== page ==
In 1965, the Cuban ambassador to the DPRK, a black man, was squiring his wife and some Cuban doctors" around Pyongyang, the scholar of North Korea BR Myers wrote in his 2010 book, "The Cleanest Race". "Locals surrounded their car, pounding it and shouting
I thought of this anecdote after reading about an anti-Obama rant published on May 2 by the Korean Central News Agency, which contained such quotes as “it would be perfect for Obama to live with a group of monkeys in the world’s largest African natural zoo and lick the bread crumbs thrown by spectators”. While news agencies run by the North Korean government regularly insult foreign officials, they usually don’t use language redolent of Nazi pulp novels. I don’t read Korean, but the translated excerpts are the angriest pieces of writing I’ve seen in a long time.
Myers argued in his book that North Korea is best understood not as a Communist society, but one where race-based nationalism is the state ideology. The country’s forced cult of personality has fashioned the Kims into “motherly leaders”, who are guardians of the Koreans purity and innocence, and protect them from the danger and contamination of the outside world. This helps explain the regime’s longevity – 64 years and counting. Indeed, racial purity is the only thing that North Korea – whose population includes so few foreigners that it can plausibly claim to be 100 per cent Korean – does better than everywhere else.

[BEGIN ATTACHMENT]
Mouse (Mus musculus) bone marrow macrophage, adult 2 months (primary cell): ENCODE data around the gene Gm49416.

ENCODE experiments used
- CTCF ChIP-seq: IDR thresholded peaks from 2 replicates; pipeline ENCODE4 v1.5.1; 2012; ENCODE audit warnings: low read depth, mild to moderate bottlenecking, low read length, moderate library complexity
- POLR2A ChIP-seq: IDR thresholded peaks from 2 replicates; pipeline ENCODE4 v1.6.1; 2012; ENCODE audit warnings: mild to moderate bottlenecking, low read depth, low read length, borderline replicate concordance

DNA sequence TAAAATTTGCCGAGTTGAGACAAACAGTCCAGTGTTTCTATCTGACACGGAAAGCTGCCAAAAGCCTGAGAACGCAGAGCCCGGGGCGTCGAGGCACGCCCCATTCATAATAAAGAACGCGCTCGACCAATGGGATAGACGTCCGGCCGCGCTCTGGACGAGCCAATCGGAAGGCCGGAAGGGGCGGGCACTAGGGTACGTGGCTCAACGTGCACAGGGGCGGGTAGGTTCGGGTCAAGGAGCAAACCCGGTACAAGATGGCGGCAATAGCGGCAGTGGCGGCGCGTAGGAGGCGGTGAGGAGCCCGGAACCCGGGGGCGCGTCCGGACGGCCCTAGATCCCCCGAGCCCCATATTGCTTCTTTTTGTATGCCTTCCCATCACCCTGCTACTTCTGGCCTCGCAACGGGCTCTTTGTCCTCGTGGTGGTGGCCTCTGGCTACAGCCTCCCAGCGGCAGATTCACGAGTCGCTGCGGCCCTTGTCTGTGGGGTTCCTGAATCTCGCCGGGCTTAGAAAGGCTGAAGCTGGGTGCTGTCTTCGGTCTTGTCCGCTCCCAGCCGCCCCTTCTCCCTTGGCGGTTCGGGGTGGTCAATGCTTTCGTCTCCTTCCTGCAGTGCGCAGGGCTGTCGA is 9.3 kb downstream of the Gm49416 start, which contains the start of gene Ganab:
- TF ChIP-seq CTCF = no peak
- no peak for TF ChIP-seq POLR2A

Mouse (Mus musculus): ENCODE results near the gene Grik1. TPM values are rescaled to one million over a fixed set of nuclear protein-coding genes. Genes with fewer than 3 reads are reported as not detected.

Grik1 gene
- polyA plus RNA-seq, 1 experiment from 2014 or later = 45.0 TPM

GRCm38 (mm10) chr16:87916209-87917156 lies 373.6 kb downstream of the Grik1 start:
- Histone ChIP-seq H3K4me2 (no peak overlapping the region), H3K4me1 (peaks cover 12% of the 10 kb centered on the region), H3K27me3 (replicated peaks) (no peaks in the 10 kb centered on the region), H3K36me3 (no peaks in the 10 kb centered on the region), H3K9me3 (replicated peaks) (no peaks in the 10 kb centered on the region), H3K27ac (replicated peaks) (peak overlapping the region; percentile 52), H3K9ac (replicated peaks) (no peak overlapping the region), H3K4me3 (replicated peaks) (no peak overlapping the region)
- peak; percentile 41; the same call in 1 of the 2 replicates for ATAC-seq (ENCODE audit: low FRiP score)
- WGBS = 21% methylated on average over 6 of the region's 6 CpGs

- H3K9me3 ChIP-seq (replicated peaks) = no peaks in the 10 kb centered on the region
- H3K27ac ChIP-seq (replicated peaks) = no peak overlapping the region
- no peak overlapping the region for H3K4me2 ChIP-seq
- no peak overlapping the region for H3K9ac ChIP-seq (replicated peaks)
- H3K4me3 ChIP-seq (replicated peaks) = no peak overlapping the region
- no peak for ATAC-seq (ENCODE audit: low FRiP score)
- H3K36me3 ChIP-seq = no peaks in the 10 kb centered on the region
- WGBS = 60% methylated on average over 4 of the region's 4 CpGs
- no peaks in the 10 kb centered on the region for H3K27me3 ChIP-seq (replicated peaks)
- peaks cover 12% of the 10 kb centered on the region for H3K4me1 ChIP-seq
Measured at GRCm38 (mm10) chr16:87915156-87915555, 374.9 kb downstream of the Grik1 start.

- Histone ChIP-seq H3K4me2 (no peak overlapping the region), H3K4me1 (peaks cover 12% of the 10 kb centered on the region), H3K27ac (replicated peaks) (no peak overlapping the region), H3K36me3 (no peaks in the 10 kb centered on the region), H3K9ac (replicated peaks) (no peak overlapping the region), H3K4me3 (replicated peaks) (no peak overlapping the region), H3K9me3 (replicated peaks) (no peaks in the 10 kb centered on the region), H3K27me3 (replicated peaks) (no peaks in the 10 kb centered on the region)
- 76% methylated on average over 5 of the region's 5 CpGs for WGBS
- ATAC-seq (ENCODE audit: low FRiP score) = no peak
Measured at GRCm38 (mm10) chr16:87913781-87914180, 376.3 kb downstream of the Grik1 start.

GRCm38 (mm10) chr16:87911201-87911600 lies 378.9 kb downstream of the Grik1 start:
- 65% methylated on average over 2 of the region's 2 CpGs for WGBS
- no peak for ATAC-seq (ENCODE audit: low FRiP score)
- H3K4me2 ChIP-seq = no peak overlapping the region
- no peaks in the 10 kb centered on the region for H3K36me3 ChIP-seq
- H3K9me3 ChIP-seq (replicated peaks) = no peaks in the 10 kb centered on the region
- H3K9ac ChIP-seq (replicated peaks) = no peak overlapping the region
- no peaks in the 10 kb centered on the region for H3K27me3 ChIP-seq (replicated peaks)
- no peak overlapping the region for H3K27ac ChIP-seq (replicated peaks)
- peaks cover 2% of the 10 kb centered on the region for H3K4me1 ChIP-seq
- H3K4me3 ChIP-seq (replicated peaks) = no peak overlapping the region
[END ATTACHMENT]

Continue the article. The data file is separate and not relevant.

As in many places around the world, North Korea reserves special vitriol for blacks. After Dennis Rodman and members of the Harlem Globetrotters visited Pyongyang in January, a journalist from the online newspaper Daily NK claimed that a North Korean source told him people were “asking each other, ‘where did they find that group of goblins?’”
In a paper on North Korean relations, the researcher Benjamin R Young cites several examples of the official media’s degradation of blacks, including the 1985 anti-American film “The Tale of 15 Children”. In the movie, Americans capture 15 North Korean children and debate selling them into slavery. The children meet a cartoonishly incompetent African-American slave – played by a Korean in blackface – who is too dumb to speak. “The North Koreans understood that African-Americans were second-class citizens in the US but they were also represented as less intelligent (if not subhuman) in North Korean propaganda,” Young writes. (North Korea has decent ties with many African nations, but state ideology often doesn’t interfere with foreign policy.)
In their 2009 book “The Hidden People of North Korea: Everyday Life in the Hermit Kingdom”, Ralph Hassig and Kongdan Oh relayed the story of a May 2006 meeting between North and South Korean military officers. The southerner offhandedly mentions that rural farmers in South Korea sometimes take foreign brides – incensing the North Korean officer. “Our nation has always considered its pure lineage to be of great importance,” he snapped. “Not even one drop of ink must be allowed to fall into the Han River.”
The Han River is a major river flowing between the two Koreas – and it’s hard to think of a more visceral symbol of North Korean racism than its fears of black ink polluting a clear river.
Stone Fish is an associate editor at Foreign Policy and formerly a Beijing correspondent for Newsweek.